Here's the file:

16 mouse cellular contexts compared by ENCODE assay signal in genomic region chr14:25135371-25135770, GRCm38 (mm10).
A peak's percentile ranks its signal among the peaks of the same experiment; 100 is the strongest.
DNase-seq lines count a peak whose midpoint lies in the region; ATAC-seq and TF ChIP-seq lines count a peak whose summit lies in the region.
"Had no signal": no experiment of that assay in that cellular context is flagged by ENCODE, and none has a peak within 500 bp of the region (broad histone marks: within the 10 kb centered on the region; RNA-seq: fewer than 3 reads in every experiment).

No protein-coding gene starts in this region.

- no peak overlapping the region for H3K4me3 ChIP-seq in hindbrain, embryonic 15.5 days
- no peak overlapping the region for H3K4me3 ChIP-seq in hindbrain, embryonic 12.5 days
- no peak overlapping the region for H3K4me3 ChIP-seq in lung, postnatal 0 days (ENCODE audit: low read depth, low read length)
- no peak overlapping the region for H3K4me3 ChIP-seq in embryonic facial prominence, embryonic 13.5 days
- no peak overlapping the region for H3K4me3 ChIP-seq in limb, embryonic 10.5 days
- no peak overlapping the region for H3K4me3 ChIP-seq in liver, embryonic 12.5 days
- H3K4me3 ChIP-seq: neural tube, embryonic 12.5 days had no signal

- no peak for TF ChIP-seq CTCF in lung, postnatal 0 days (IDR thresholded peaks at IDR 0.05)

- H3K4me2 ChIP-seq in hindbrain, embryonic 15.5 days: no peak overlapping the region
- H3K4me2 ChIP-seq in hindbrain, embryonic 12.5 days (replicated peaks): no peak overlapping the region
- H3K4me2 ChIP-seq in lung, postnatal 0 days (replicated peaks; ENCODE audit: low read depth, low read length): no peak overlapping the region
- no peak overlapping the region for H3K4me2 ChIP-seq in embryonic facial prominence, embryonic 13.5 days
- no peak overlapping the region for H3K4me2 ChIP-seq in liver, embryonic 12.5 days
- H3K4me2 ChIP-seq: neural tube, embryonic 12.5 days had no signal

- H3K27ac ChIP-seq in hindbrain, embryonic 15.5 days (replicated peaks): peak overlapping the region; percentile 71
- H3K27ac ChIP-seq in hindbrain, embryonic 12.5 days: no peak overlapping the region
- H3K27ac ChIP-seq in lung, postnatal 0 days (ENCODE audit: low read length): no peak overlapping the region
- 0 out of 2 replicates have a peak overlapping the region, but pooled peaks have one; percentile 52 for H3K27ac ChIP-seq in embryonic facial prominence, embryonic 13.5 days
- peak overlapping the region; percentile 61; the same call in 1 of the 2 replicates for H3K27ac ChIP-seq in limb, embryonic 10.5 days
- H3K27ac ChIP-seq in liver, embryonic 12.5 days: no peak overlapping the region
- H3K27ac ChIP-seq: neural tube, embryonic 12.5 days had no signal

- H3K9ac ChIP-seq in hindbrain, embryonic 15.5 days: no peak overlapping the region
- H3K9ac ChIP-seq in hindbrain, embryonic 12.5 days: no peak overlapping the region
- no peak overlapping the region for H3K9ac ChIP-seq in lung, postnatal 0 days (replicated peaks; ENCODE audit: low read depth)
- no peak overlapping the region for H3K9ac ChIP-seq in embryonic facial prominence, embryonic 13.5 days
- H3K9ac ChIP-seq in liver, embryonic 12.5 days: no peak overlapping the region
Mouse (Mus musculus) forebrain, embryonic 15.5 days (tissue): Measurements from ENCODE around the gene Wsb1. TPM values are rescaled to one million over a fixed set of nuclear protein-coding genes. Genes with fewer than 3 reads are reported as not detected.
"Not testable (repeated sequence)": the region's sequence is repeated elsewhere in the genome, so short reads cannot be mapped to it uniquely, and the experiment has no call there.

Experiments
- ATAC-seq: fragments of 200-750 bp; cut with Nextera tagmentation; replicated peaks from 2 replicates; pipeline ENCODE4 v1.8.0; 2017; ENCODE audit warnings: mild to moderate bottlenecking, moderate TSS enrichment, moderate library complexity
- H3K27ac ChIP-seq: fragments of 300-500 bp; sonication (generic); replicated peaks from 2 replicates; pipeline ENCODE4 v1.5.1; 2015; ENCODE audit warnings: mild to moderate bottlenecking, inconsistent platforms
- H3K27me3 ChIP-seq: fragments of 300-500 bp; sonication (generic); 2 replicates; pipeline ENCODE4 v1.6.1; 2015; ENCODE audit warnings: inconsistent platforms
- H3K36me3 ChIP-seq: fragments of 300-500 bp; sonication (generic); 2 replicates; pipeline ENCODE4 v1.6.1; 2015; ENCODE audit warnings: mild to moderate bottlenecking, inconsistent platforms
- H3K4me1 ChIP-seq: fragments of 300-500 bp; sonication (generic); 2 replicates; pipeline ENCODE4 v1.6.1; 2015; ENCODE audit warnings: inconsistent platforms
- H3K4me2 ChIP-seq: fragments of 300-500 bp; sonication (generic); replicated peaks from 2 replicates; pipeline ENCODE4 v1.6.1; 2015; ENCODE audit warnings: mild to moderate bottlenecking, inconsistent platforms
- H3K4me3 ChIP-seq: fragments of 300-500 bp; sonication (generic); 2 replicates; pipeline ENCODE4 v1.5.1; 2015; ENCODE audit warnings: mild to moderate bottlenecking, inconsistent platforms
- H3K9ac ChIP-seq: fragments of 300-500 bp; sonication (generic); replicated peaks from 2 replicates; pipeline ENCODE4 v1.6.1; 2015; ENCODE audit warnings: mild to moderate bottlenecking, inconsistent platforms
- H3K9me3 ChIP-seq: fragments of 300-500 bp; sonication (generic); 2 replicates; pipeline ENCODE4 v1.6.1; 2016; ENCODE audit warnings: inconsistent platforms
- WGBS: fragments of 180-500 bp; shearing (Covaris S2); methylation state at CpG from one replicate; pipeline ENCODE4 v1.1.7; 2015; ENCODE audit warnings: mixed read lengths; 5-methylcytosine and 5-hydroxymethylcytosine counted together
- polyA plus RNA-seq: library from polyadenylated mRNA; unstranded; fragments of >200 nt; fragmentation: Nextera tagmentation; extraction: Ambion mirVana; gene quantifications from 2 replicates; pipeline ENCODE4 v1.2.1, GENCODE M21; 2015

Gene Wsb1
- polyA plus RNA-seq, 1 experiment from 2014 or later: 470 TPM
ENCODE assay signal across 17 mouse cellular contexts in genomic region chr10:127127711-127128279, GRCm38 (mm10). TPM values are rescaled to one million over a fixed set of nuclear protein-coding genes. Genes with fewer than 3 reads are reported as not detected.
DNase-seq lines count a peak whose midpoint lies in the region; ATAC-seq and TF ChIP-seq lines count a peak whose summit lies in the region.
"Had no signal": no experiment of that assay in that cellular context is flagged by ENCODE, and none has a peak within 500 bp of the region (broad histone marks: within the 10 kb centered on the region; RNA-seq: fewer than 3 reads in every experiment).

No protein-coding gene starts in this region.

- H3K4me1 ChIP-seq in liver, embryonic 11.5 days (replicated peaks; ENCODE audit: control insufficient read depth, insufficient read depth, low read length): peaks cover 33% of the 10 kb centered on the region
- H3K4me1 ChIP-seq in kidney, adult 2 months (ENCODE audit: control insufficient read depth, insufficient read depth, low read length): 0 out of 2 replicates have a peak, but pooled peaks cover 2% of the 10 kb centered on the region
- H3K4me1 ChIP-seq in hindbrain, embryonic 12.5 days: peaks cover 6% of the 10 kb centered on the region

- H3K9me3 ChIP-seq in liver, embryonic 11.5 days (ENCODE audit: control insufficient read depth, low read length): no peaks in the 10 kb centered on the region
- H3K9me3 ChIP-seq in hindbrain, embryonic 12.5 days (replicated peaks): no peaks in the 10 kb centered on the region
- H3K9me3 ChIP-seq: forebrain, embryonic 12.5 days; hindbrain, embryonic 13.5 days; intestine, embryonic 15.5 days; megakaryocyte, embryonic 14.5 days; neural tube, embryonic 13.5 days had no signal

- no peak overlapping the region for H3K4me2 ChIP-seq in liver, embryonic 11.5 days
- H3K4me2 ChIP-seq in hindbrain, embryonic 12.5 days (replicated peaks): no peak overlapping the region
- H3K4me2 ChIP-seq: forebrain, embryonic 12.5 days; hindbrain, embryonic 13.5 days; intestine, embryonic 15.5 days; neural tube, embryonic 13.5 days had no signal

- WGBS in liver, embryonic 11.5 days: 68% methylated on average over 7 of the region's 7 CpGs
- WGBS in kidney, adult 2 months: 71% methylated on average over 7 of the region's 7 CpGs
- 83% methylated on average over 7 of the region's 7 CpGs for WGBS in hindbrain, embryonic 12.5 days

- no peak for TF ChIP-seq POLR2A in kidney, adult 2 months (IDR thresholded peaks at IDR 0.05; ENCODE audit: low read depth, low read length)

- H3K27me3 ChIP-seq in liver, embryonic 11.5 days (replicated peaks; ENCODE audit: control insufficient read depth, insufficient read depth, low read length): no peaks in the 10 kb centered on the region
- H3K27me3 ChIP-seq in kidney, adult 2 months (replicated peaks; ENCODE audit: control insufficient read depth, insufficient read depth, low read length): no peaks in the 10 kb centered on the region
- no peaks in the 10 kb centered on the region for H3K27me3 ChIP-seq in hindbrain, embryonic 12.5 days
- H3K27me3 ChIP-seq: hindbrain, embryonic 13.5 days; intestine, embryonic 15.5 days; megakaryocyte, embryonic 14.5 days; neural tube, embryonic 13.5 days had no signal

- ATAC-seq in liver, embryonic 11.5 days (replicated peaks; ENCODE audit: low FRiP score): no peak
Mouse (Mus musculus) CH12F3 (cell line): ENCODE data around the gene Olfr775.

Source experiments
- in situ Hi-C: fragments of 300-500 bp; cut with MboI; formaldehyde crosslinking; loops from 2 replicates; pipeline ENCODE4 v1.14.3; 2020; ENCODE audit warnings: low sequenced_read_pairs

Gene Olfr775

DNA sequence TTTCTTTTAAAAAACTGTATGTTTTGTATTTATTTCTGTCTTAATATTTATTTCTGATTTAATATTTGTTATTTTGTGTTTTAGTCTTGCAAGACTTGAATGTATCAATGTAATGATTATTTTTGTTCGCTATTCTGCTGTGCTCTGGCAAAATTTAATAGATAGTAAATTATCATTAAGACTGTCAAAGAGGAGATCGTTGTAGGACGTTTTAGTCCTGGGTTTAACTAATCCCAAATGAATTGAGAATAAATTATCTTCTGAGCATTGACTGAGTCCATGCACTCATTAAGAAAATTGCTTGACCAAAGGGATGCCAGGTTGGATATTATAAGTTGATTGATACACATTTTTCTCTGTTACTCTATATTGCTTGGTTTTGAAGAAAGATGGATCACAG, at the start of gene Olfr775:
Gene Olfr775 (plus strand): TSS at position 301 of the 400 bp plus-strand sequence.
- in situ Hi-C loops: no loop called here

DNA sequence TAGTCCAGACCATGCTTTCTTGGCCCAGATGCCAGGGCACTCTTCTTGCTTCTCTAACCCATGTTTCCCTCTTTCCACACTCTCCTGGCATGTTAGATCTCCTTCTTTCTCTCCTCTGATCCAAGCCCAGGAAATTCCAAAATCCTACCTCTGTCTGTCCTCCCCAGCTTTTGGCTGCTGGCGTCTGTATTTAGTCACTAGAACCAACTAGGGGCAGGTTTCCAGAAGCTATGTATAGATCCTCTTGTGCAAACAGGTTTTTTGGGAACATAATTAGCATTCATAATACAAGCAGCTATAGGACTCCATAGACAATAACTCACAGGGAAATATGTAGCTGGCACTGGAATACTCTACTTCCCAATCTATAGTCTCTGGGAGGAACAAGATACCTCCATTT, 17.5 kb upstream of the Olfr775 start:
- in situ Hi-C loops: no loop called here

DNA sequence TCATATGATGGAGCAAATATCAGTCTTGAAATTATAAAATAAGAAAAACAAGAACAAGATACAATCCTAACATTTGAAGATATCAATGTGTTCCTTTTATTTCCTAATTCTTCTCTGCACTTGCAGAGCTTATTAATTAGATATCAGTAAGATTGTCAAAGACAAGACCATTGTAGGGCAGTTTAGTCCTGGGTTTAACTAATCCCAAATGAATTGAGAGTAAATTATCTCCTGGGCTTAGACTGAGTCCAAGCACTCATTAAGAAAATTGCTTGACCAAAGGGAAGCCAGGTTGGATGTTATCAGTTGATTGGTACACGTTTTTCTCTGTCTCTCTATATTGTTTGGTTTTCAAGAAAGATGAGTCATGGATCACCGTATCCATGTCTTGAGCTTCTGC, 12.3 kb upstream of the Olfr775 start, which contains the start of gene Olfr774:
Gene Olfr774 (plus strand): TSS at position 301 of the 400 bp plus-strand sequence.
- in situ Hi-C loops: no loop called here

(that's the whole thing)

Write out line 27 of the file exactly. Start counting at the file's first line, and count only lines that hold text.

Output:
- H3K9ac ChIP-seq in hindbrain, embryonic 15.5 days: no peak overlapping the region